When I was nine or ten, I learned to pick out two songs on the piano. One was “Jingle Bells.” The other was “Que Sera Sera.” My mother hummed that song a lot, and I always associated it with the tales of tropical breezes and colonial forts of my parents’ honeymoon in Cuba and Mexico.
Latin music trickled into my early life. “I Love Lucy” with the Cuban orchestra leader Ricky Ricardo as Lucy’s husband brought an incessant infusion of mambo and other lively tunes into the living room. And then there was Ritchie Valens’ “La Bamba,” whose rhythms I couldn’t keep out of my head. Harry Belafonte and his Caribbean calypso songs also formed part of my emerging Latin soundscape.
One of my absolutely favorite songs—“Lemon Tree,” sung by Mexican-American crooner Trini Lopez—was based on a Brazilian folk song “Meu limão, meu limoeiro,” arranged by Jose Carlos Burle in 1937 and made popular by Brazilian singer Wilson Simonal.
In time, my own personal soundscape blended many influences, Latin and non-Latin. The first trip I ever took to a Spanish-speaking destination was to the Casals Festival in Puerto Rico in 1967. The sounds of the festival were purely classical, but my memories also hold the street sounds of salsa, plena and bomba.
Music is integral to my life experiences. Mercedes Sosa’s “Gracias a la Vida” is inextricably entwined with graduate school and protests against the Vietnam and Cambodian wars. I moved to Colombia in 1975, and soon discovered vallenatomusic, country accordion music, long before it became popular in urban circles. My friends in Bogotá thought I was absolutely crazy when I traveled to Valledupar for the annual Vallenato Legend Festival in 1977.
“Nicaragua, Nicaragüita” by Carlos Mejía Godoy provided the sweet backdrop to the hopes of the Sandinista Revolution in 1979, my first experience in covering war and revolution as a young reporter. And on and on I went, creating my own soundscape through the decades.
We all have these soundscapes, a mix of tunes and sounds that provide the musical backdrops to our lives. As I prepared this issue of ReVista on music (which doesn’t pretend to cover every country and every genre), I realized just how varied Latin music is—ranging from experimental music on cactuses to bachata to boleros and nueva trova and so much more.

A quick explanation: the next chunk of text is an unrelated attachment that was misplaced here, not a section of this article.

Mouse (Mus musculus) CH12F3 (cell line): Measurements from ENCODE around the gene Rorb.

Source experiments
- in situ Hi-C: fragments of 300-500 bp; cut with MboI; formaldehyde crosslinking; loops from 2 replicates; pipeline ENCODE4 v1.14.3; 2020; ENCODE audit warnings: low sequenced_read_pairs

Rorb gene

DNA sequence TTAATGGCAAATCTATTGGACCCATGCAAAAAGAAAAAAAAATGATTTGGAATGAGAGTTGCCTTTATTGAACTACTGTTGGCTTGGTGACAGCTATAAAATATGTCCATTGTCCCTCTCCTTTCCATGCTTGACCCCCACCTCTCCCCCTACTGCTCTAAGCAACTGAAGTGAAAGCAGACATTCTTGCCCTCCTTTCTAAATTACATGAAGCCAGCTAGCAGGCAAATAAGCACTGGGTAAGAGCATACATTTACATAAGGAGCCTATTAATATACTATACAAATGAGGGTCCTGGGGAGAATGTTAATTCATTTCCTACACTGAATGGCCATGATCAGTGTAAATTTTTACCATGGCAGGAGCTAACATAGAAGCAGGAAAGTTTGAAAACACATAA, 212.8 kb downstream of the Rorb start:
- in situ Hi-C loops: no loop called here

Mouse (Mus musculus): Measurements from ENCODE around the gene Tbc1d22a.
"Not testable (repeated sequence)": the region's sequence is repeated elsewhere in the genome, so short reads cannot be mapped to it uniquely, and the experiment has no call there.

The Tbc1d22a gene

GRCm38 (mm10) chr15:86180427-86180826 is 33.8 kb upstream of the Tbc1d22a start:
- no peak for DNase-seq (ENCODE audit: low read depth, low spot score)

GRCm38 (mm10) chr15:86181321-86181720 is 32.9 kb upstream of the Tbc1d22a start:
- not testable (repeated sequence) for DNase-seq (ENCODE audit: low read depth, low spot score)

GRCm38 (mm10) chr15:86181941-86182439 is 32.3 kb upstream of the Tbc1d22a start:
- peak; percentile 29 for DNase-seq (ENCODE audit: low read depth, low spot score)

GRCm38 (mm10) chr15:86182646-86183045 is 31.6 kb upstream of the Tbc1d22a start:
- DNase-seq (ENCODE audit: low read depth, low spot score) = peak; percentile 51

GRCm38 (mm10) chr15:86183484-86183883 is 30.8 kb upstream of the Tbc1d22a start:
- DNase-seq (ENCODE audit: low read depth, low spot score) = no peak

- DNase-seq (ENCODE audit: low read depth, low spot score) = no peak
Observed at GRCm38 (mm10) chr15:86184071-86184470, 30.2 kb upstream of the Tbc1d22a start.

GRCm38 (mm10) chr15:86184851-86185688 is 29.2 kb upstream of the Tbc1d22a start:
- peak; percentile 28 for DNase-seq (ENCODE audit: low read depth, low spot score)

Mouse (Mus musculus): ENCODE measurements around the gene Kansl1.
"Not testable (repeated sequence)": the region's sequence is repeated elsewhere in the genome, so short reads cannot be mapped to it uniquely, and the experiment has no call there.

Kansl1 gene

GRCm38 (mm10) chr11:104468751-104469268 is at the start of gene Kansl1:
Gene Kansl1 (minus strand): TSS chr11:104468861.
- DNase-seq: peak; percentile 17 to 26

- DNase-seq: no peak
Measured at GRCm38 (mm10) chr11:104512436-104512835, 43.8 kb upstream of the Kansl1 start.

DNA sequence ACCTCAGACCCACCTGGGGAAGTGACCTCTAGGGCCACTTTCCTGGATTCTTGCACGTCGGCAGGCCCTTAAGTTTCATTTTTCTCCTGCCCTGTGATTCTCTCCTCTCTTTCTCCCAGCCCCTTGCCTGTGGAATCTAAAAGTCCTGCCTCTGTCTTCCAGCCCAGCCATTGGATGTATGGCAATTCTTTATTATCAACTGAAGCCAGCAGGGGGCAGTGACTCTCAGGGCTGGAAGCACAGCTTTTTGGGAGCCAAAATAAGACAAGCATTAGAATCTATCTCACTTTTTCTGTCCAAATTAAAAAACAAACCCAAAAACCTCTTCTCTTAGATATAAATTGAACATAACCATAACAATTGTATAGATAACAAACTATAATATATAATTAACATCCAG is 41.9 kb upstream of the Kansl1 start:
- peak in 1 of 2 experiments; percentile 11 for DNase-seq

When I started to write this editor’s letter, I decided to google the dates on “Que Sera Sera.” Much to my surprise, I found it wasn’t a Latin song at all. The song was written by Ray Evans and Jay Livingston because Doris Day needed a lullaby for Alfred Hitchcock’s 1956 remake of his 1934 film The Man Who Knew Too Much. Hitchcock wanted a foreign title because her screen husband Jimmy Stewart was a doctor who loved to travel.
The phrase “que será, será” came from the movie The Barefoot Contessa, in which the protagonist’s family motto was “che sera, sera.” The motto in the film was Italian, but Evans and Livingston switched the “che” to “que” because more people spoke Spanish in the United States.
That was a very tenuous Latin connection, I thought. I’d have to start my editor’s letter from scratch. But the next night I went to Villa Victoria in Boston’s South End to hear the Colombian group Gregorio Uribe Big Band and his Cumbia Universal. The audience was dancing when he started to play the Beatles’ “Come Together” to a distinctly cumbia rhythm. If you can play the Beatles to cumbia, why not fall in love with an imaginary Latin tune? After all, that mixing and matching is what soundscapes are all about.
Winter 2016, Volume XV, Number 2
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